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HOA Management Blog

At The Hignell Companies we have been providing professional management services for California Homeowner Association Boards for nearly 30 years. We love sharing our knowledge and perspective. Give us a call at 530-419-6032 if you have any questions.

Resident Tips: Shedding Light on New Bulbs in a Homeowners Association

May 27, 2015 at 3:02 PM / by HOA Manager

New_CFL_Light_BulbStandard incandescent light bulbs may soon become a thing of the past. We’re here to shed light on new bulbs being used. Under the Clean Energy Act, the sale of energy-inefficient incandescent bulbs were phased out over a two-year period and no longer sold by January 2014. Compact fluorescent lights (CFLs) have become the most popular replacement choice. The typical CFL uses 66 percent less energy and lasts up to ten times longer than an incandescent bulb.

Making the Switch

Encouraging members in your homeowners association to make the switch to CFLs doesn’t require that they throw out all the incandescent bulbs right away. Even a gradual change can result in significant savings. Just replacing a home’s five most frequently used light fixtures can save more than $65 each year, as CFLs provide the most savings when a lighting source is used for at least two hours a day. Incandescent bulbs can continue to be used for fixtures that are only on for a few minutes at a time, such as closet lights, changing to CFLs as the supply of incandescent bulbs runs out. 

One important point to know about CFLs is that they contain an average of 4 milligrams of mercury (about the amount that would cover the tip of a ballpoint pen). The mercury is sealed within the bulb’s glass tubing, and no mercury is released when the bulb is intact or use. Special caution must be taken when disposing of used bulbs or cleaning up broken bulbs, however. Some states require used CFL bulbs (broken and unbroken) to be taken to local recycling centers for disposal.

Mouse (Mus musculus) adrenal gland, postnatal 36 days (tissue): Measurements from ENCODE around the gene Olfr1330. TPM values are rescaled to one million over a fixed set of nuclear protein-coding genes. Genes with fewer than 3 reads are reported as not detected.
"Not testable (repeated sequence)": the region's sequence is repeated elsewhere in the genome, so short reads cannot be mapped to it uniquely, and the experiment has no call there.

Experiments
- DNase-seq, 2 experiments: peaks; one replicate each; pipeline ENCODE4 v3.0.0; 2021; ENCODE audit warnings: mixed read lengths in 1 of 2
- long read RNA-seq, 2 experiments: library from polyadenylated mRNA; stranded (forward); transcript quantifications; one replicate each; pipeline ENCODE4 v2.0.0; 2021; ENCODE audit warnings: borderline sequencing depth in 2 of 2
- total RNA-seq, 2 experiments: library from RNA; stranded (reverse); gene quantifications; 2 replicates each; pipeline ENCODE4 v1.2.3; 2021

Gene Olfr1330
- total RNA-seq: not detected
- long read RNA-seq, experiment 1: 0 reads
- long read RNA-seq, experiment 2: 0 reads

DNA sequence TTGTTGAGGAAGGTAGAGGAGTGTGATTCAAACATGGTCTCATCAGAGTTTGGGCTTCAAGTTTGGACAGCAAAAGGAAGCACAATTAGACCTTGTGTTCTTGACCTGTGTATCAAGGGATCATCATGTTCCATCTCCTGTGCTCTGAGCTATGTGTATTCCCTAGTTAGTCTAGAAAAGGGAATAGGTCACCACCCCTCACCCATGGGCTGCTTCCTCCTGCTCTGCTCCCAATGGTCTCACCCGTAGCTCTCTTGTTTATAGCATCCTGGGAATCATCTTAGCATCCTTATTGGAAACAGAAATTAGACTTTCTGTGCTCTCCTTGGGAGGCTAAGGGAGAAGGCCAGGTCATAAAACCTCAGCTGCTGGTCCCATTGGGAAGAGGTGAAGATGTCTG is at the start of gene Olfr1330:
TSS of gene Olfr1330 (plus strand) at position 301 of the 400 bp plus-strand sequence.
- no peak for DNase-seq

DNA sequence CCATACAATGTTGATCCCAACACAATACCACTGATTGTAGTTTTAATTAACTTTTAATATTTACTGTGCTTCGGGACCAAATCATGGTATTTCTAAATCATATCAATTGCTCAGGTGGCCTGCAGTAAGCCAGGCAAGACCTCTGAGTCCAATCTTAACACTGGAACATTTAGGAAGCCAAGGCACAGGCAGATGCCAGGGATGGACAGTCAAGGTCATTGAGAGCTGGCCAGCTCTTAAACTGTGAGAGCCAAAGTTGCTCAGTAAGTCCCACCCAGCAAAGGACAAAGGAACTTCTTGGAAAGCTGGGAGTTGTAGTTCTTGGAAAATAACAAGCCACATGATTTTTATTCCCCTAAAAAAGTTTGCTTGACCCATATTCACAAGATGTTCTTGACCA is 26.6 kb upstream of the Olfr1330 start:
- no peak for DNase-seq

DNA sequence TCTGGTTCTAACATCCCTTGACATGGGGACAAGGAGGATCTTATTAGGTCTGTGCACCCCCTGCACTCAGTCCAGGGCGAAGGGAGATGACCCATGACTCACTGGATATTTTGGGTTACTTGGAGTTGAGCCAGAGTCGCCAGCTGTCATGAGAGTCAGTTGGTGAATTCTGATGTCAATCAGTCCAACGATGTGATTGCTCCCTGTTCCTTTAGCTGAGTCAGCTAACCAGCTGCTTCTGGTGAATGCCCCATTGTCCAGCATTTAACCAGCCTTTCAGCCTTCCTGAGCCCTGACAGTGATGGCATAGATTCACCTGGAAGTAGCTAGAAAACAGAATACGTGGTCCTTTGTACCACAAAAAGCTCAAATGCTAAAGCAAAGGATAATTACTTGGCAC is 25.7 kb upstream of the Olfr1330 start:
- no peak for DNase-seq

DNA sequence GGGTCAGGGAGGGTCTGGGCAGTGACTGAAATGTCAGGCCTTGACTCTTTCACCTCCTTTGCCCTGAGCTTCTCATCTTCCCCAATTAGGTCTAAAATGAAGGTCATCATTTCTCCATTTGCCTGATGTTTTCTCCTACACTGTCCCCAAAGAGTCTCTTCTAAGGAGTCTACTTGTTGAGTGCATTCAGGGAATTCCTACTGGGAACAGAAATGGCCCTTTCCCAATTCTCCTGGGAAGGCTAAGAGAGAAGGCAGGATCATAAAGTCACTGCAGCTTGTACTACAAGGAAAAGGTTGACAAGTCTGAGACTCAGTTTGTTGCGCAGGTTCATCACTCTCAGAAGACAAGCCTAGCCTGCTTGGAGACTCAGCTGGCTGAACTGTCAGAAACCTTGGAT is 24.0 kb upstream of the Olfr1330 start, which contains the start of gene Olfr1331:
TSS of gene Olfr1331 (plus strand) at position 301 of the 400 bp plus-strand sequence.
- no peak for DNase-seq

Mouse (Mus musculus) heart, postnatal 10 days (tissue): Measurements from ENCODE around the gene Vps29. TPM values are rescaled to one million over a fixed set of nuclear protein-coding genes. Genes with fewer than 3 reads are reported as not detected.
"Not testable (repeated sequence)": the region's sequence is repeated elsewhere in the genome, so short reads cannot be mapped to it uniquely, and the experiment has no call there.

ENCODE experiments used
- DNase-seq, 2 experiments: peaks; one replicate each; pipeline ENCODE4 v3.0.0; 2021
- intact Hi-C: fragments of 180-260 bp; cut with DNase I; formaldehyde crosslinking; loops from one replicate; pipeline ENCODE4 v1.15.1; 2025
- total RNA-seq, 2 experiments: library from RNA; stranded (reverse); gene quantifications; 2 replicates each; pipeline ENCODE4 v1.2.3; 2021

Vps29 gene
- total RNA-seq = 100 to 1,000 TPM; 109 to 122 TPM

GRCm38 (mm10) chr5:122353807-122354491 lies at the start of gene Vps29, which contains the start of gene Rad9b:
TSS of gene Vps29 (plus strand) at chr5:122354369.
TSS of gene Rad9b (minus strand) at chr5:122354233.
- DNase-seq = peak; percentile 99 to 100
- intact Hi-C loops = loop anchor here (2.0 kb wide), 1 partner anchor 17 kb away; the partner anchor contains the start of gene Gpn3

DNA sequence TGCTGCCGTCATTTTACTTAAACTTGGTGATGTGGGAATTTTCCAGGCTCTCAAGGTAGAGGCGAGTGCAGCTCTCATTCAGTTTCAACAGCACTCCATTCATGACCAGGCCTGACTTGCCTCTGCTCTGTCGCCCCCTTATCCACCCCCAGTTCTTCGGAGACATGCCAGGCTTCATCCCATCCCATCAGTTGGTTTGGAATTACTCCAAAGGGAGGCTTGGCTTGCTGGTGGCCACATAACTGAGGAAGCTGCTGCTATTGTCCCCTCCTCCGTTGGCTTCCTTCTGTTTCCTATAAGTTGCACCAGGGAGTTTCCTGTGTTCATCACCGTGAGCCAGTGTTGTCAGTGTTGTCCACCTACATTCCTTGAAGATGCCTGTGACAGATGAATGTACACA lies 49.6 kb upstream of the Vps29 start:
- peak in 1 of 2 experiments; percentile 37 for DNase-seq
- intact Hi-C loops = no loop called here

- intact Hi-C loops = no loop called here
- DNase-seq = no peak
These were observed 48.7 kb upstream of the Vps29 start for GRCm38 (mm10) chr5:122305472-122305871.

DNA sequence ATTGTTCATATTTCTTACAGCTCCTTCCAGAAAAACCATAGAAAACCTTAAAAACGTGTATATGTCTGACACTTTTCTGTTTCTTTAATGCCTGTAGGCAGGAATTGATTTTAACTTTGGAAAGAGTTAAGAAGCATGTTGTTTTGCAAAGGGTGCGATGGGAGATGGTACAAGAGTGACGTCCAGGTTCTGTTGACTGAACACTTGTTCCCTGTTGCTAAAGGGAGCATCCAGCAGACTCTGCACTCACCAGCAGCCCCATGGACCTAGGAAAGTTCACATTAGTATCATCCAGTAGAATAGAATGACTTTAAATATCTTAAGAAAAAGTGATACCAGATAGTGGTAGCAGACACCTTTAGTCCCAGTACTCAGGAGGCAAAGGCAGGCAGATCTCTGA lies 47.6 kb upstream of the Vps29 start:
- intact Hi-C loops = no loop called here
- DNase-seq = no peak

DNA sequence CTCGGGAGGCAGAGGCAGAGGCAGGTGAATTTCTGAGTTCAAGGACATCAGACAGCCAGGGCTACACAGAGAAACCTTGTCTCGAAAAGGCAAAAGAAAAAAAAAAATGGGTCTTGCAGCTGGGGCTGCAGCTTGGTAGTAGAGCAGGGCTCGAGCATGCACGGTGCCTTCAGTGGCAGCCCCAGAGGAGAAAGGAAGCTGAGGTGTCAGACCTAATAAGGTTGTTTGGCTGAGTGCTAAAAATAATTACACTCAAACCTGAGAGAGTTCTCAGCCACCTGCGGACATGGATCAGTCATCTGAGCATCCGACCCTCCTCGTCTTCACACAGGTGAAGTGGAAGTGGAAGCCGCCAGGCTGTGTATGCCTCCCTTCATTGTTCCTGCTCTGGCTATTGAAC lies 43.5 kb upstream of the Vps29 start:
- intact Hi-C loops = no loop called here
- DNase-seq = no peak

If a bulb breaks encourage members of your homeowners association to follow the Environmental Protection Agency’s guidelines to clean up the debris:

Before Clean-up: Air Out the Room

  • Have people and pets leave the room, and don't let anyone walk through the breakage area on their way out.
  • Open a window and leave the room for 15 minutes or more.
  • Shut off the central forced-air heating/air conditioning system, if you have one.

Clean-Up Steps for Hard Surfaces

  • Carefully scoop up glass pieces and powder using stiff paper or cardboard and place them in a glass jar with metal lid (such as a canning jar) or in a sealed plastic bag.
  • Use sticky tape, such as duct tape, to pick up any remaining small glass fragments and powder.
  • Wipe the area clean with damp paper towels or disposable wet wipes. Place towels in the glass jar or plastic bag.
  • Do not use a vacuum or broom to clean up the broken bulb on hard surfaces.

Clean-up Steps for Carpeting or Rug

  • Carefully pick up glass fragments and place them in a glass jar with metal lid (such as a canning jar) or in a sealed plastic bag.
  • Use sticky tape, such as duct tape, to pick up any remaining small glass fragments and powder.
  • If vacuuming is needed after all visible materials are removed, vacuum the area where the bulb was broken.
  • Remove the vacuum bag (or empty and wipe the canister), and put the bag or vacuum debris in a sealed plastic bag.

Clean-up Steps for Clothing, Bedding and Other Soft Materials

  • If clothing or bedding materials come in direct contact with broken glass or mercury-containing powder from inside the bulb that may stick to the fabric, the clothing or bedding should be thrown away. Do not wash such clothing or bedding because mercury fragments in the clothing may contaminate the machine and/or pollute sewage.
  • You can, however, wash clothing or other materials that have been exposed to the mercury vapor from a broken CFL, such as the clothing you are wearing when you cleaned up the broken CFL, as long as that clothing has not come into direct contact with the materials from the broken bulb.
  • If shoes come into direct contact with broken glass or mercury-containing powder from the bulb, wipe them off with damp paper towels or disposable wet wipes. Place the towels or wipes in a glass jar or plastic bag for disposal.

Disposal of Clean-up Materials

  • Immediately place all clean-up materials outdoors in a trash container or protected area for the next normal trash pickup.
  • Wash your hands after disposing of the jars or plastic bags containing clean-up materials.
  • Check with your homeowners association and local or state government about disposal requirements in your specific area. Some states do not allow such trash disposal. Instead, they require that broken and unbroken mercury-containing bulbs be taken to a local recycling center.

Remember that LED bulbs are another energy saving option bulb that does not require special disposal. If you are questioning what is best for your home, visit a local store such as Lowes or Home Depot and ask for help. They should be happy to shed light on new bulbs in the market. 

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Topics: Living in an HOA, Resident Tips, Safety in an HOA